Chronic lymphocytic leukemia (CLL) is a common form of adult leukemia that results in the progressive expansion of abnormal lymphocytes. The cell type that gives rise to CLL is still unclear, though evidence suggests that a subset of immature B cell lymphocytes is transformed during development. Because of the heterogeneity of this cancer, it has not been possible to create a mouse model that faithfully recapitulates all aspects of this disease.
In this issue of JCI Insight, Nicholas Chiorazzi and colleagues at the Feinstein Institute for Medical Research sought to understand a model of CLL in which patient cancer cells are transplanted into immunocompromised mice. They previously showed that patient cells initially engrafted into mice and mimicked the disease, but the engraftment did not persist long term. In this study, they show that human malignant B cells from CLL patients differentiate into antibody secreting plasma cells in their murine model in the presence of patient-derived T cells.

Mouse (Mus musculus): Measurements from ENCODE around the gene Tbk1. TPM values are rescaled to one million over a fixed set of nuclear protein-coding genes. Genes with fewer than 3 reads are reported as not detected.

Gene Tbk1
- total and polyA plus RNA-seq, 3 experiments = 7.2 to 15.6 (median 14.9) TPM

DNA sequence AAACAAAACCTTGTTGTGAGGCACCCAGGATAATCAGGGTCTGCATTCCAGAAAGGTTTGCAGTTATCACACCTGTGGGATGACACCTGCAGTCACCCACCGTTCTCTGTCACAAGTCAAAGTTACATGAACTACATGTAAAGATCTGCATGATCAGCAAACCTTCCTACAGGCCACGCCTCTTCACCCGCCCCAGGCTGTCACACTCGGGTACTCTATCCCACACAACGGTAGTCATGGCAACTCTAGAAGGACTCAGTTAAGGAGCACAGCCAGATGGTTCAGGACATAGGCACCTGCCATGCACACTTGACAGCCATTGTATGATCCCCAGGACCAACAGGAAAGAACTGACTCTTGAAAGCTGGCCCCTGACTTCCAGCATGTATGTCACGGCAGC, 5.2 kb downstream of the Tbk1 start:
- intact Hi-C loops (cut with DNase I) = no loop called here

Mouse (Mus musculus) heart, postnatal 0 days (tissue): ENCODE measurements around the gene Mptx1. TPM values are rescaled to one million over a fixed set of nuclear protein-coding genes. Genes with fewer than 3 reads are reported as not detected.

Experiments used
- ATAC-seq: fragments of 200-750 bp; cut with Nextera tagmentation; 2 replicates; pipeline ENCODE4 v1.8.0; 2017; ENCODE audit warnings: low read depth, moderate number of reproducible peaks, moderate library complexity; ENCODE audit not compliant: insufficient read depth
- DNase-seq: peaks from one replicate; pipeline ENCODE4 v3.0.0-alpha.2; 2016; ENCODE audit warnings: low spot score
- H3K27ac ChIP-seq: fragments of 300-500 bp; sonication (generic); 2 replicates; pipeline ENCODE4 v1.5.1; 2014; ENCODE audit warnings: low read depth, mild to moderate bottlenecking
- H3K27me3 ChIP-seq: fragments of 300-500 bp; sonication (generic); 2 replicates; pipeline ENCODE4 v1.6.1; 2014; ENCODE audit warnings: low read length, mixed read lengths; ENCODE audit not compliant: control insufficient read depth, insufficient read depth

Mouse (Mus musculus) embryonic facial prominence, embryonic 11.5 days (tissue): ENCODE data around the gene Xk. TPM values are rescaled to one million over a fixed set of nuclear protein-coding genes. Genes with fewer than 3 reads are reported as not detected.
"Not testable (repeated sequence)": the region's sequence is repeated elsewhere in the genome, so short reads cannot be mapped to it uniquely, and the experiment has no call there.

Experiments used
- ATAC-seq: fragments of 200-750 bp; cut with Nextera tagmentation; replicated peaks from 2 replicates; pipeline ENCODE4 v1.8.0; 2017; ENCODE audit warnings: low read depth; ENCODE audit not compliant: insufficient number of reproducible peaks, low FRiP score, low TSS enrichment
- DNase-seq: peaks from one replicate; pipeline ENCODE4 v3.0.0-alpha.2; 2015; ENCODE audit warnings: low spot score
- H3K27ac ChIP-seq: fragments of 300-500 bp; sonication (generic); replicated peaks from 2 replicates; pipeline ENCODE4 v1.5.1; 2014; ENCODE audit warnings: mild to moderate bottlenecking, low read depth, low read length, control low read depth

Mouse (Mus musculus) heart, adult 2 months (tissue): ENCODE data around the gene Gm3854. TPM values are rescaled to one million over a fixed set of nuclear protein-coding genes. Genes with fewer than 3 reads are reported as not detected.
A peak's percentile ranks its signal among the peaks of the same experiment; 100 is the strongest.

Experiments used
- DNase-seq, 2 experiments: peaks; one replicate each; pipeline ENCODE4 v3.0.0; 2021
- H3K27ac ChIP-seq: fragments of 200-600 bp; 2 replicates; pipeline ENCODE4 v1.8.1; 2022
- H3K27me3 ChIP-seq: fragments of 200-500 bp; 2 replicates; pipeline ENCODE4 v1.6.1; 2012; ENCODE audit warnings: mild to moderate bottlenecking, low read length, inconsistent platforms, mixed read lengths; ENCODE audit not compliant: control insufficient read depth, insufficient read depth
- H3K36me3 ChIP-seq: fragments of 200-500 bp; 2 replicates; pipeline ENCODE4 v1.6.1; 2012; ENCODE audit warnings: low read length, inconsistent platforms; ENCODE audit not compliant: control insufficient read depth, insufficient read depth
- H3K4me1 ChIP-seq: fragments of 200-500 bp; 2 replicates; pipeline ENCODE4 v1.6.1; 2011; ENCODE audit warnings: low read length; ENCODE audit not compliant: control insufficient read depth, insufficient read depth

Their findings reveal why cancerous cells are not maintained in their mouse model and suggest the possibility that therapies promoting differentiation could merit further exploration for CLL.
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Piers E.M. Patten et al. Chronic lymphocytic leukemia cells diversify and differentiate in vivo via a nonclassical Th1-dependent, Bcl-6–deficient process, JCI Insight (2016). DOI: 10.1172/jci.insight.86288